Which means that often, to tweak the analogy slightly, I feel like a slightly dislocated limb at times (see above x-ray)… For those who have been privy to the Campton saga over the past year you will be aware of the travails of my eldest son, who first experienced a rugby scrum collapse on him last year then a fall down a mountain three months later which combined to leave him with a shoulder that just wouldn’t stay in place… Over a period of 5 months he had over 10 episodes of either full posterior dislocation or subluxation, which is effectively where it isn’t quite out and isn’t quite in… He was in theatre 5 times during that period (including once to get his tonsils out, but that is another story) and finally had emergency reconstructive surgery at the beginning of October… Well, I say finally… he then fell in the run up to Christmas (in Tesco through slipping in a puddle of blood – you couldn’t make it up) and this has dislodged one of the screws they had put in to secure a bone graft from his hip… The head of this screw is now lodged in the shoulder socket, causing chronic pain and repeated spasms, and necessitating surgery in a fortnight’s time (prayer appreciated).
So I know a wee bit about shoulder dislocations and the pain and upset they cause… And at times in recent years I have felt wholly or partly dislocated from Christ’s body, the church – It could be worse… the arm could be amputated and lost to the body… The body would live on but the arm would not… So feeling dislocated is better than that – although having lived with the nagging pain and the feeling that because I am “out of joint” I cannot function as I was created to, there are times when I have considered amputation… And I have been frustrated, nay bitter at a church which prides itself on its connectedness or “connexion”, to use the archaic term, that there has been little recognition of that. A few individual friends and colleagues have been there and have helped, particularly in the darkest times, and I am grateful to God for them, but not sure that I have felt as important to the wider connexion while in pain as I did when firing on all cylinders. And I don’t believe that I am alone in that.I have witnessed it among some clergy who don’t quite fit the expected norms, and at times among individuals in local congregations... Indeed I can recognise it in some people among the bit of the body I am supposed to minister to… And in the light of this reflection, I hope they will forgive me where I have not adequately addressed that experience of dislocation.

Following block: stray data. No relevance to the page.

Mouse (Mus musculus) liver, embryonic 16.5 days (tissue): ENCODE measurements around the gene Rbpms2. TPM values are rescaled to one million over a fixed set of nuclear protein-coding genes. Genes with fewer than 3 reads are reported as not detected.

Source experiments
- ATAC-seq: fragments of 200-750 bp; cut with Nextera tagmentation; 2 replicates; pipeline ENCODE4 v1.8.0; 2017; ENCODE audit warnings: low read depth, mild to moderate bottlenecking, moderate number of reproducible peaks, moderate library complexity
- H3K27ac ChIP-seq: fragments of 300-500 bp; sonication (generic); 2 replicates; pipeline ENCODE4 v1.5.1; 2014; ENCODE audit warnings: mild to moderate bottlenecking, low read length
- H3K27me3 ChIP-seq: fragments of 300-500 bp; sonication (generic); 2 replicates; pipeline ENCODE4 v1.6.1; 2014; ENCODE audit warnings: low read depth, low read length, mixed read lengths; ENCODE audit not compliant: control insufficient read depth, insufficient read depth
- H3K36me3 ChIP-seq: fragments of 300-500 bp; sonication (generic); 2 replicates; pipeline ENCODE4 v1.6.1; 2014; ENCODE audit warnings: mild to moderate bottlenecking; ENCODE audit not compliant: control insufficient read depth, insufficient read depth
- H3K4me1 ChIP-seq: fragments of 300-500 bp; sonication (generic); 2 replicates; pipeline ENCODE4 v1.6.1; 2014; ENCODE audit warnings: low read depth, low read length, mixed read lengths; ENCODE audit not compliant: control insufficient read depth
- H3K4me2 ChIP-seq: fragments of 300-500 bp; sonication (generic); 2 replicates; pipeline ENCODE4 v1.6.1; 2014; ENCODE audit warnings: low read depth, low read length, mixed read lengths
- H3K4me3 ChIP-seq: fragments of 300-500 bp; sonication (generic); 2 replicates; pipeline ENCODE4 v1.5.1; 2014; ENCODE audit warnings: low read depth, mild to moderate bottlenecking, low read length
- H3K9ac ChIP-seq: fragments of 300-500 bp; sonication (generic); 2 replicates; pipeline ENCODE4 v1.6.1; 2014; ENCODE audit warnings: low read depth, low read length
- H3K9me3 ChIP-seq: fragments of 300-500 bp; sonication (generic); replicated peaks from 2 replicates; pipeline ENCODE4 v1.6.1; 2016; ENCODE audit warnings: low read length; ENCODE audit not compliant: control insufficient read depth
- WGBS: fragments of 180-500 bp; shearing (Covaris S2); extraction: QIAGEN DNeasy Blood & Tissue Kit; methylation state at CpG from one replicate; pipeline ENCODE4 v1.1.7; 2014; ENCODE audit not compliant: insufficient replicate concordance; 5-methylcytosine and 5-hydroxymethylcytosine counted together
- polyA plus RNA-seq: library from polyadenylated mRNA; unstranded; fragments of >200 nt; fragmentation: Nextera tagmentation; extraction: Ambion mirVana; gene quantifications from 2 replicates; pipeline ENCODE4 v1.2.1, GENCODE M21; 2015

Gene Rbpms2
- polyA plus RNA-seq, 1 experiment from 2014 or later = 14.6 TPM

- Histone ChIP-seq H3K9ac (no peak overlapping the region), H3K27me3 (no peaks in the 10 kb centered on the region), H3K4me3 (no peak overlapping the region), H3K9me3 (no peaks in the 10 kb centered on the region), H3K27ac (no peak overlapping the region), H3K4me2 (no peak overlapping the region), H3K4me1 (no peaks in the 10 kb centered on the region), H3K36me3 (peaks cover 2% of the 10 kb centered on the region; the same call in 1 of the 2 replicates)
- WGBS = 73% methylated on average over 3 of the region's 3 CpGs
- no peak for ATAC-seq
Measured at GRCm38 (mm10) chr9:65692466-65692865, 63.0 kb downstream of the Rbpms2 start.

However, I believe that this conference has the possibility of being the beginning of healing, not just for me but for many within the connexion. Radical surgery may still be needed as well as the prayer that has been such a prominent and welcome part of this conference, but this has been a good few days, despite difficult debates and, in my humble opinion, wrong-headed decisions. Not just the agenda, but the tone and emphasis… with pastoral and missional perspectives running through the whole thing, has made all the difference… That is partly down to the gifts, personality and perspectives of our new president Rev. Dr. Heather Morris, but also the planning and prayer of the organising committee and others, and MUST be carried on beyond this conference and Heather’s presidency…
So thank you to all who have prayerfully prepared this conference, and to those who have prayed for and with me in it…(particularly the younger members of conference… your role in this conference will long be remembered). Your prayers have been and are being answered…
However, I fully expect to remain a rectum…

Shalom